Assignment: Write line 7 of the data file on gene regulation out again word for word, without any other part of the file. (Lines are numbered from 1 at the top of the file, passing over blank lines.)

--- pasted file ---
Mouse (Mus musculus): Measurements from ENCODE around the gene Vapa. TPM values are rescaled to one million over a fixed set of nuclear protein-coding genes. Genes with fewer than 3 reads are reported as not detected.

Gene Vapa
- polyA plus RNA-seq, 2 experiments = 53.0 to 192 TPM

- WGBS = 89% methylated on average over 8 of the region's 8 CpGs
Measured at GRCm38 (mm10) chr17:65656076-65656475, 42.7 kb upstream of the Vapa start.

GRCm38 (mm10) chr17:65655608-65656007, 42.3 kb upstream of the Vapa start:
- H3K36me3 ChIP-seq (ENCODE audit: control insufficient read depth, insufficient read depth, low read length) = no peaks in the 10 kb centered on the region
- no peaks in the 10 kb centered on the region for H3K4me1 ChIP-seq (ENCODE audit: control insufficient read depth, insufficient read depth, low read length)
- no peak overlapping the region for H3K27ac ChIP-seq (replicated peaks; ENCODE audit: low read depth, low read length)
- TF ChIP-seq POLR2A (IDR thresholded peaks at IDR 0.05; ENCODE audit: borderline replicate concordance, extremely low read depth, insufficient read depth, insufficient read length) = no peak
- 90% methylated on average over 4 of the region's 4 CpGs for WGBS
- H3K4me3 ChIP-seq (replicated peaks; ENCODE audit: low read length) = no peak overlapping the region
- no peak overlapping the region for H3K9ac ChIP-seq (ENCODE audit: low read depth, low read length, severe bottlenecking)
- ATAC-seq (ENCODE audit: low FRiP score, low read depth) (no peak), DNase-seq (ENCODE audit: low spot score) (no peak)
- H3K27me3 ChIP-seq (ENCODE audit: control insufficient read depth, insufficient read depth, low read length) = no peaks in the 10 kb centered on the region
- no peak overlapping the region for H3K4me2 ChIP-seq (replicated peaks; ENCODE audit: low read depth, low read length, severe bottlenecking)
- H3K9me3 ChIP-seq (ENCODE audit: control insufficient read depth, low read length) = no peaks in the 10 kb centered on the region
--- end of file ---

- H3K36me3 ChIP-seq (ENCODE audit: control insufficient read depth, insufficient read depth, low read length) = no peaks in the 10 kb centered on the region